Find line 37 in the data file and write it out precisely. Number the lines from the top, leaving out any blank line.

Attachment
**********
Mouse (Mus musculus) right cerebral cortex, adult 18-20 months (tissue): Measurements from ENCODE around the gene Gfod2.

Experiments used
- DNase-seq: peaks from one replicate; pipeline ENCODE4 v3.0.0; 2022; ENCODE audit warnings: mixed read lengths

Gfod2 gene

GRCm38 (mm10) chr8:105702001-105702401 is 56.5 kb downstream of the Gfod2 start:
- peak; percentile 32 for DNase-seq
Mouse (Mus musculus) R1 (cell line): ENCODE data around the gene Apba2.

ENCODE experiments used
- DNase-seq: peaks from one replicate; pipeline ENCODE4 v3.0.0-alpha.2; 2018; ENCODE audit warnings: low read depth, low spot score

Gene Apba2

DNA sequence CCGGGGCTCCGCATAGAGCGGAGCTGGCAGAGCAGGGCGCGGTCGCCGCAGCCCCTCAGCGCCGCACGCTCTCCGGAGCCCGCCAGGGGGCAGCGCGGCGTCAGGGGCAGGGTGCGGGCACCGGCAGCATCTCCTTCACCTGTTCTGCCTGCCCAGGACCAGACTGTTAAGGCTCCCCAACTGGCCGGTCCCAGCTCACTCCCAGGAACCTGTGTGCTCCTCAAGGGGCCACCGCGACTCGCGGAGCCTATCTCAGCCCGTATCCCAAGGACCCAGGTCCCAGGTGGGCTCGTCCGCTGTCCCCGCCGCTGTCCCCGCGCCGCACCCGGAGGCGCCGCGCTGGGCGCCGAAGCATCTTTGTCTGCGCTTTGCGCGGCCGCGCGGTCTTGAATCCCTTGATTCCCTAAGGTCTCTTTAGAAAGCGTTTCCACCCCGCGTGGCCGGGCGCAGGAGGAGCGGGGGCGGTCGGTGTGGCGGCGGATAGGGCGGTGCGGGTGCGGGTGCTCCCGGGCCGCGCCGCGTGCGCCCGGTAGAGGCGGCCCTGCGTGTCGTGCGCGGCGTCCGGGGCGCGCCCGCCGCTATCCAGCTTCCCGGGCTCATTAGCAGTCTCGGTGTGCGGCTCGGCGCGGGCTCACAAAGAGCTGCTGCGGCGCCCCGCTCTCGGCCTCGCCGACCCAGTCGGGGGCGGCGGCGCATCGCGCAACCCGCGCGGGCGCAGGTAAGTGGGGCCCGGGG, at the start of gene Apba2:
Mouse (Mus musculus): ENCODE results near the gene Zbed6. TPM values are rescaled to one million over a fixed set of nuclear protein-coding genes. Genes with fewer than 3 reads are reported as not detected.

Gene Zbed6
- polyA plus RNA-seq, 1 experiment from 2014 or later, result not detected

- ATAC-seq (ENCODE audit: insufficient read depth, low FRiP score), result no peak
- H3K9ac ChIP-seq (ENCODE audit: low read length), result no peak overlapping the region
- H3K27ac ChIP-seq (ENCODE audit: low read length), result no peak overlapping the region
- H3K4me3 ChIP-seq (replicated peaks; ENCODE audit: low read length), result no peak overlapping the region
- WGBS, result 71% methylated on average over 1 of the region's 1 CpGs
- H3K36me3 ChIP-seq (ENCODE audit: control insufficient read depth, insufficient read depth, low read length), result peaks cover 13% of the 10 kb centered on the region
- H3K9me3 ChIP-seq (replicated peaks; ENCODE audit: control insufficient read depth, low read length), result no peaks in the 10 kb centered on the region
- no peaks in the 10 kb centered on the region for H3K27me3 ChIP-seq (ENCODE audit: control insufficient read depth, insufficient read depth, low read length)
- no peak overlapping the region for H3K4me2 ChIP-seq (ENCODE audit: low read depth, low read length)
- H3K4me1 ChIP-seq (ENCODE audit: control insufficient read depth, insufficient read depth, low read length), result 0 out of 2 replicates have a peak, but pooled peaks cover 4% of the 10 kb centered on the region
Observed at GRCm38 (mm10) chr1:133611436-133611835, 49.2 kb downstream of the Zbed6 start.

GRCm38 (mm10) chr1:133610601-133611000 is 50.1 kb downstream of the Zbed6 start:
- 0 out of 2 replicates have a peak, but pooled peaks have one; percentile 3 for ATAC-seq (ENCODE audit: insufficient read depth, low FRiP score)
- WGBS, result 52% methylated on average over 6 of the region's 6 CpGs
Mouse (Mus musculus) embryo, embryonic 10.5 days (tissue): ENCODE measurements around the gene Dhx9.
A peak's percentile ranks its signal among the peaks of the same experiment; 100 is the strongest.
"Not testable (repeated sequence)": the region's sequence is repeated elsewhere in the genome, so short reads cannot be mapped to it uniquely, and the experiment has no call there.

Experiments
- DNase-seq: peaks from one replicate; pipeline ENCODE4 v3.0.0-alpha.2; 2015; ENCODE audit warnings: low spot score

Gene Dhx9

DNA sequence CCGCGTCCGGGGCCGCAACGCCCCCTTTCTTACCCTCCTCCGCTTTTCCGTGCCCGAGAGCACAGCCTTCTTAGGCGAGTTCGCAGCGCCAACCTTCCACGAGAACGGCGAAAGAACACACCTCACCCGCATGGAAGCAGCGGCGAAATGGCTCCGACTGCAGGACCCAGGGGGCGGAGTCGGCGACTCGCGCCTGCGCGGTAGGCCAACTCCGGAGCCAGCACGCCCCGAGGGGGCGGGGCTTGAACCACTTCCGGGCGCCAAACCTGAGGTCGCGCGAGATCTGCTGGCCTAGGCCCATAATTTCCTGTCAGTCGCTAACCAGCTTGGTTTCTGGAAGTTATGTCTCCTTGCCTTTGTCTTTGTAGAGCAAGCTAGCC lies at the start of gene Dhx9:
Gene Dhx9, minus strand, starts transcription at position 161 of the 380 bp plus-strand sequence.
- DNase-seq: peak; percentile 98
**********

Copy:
- DNase-seq: peak; percentile 98